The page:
An Achaemenid Carnelian and Banded Agate Bead Necklace, ca. 550 - 332 BCE
Comprising thirty-two globular and polygonal carnelian beads, graduated in size, and accompanied by a very fine pentagonal bead with a dizzying array of pale caramel, cream, tan, and beige coloration, and shaped to accentuate the natural agate banding of the stone.
In the Achaemenid period, stone beads were time consuming to make, expensive and available only to the wealthy. They were considered so attractive that craftsmen were eventually inspired to create imitation agate beads from glass as a less expensive fashionable alternative.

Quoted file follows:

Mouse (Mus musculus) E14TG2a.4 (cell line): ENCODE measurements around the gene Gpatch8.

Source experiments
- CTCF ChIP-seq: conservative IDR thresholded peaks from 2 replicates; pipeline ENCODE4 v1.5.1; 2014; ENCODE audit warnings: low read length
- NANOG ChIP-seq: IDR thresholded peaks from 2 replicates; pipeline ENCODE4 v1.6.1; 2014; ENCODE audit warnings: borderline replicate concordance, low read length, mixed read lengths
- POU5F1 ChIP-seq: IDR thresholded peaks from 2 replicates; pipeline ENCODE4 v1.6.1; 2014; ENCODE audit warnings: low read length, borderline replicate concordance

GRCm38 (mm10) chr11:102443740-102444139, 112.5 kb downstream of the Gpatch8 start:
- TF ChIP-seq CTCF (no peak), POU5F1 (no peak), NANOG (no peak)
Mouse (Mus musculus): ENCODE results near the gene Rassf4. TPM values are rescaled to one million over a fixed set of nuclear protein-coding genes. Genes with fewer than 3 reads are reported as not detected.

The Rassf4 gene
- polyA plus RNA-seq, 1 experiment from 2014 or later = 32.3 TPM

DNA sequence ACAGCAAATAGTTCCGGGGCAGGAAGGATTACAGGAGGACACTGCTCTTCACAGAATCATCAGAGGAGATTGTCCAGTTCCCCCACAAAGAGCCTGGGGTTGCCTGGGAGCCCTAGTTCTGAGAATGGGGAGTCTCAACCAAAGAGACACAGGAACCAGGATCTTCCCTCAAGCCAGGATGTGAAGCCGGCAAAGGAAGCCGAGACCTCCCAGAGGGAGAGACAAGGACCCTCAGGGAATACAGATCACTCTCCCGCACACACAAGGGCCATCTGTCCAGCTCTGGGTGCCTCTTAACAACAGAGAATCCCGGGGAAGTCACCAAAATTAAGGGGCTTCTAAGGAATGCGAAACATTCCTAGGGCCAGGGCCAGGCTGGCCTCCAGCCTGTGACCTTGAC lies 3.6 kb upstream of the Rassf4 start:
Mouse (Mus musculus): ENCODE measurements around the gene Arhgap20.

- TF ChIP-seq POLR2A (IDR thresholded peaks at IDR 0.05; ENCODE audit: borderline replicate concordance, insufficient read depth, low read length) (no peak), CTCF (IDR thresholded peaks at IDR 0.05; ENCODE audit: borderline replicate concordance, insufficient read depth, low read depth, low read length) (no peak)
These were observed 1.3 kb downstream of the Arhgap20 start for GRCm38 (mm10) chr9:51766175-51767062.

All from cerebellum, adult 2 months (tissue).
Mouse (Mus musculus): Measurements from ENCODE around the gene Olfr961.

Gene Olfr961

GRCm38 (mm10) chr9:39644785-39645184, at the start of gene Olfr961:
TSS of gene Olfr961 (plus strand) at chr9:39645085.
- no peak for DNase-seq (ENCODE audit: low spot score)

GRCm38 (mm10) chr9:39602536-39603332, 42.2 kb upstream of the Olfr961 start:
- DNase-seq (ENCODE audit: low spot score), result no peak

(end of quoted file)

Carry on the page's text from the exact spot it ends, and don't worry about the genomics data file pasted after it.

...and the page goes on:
Comparanda: Liu, Robert ; A Universal Aesthetic. Collectable Beads (Vista, 1995)
Dubin, Lois Sherr ; The History of Beads (New York, 1987)
Condition: showing minor signs of ancient wear, all beads are intact and in very good condition overall.
Dimensions: Length: 16 inches (40.5 cm)
Provenance: British archaeologist Sir Charles Leonard Woolley (1880 –1960), best known for his excavations at Ur in Mesopotamia, then by descent to his daughter, acquired by Michael C. Carlos museum through Astarte Gallery, London, 1996, deaccessioned and sold through Christie's, December 7, 2006, Sale 1735, Lot 216.
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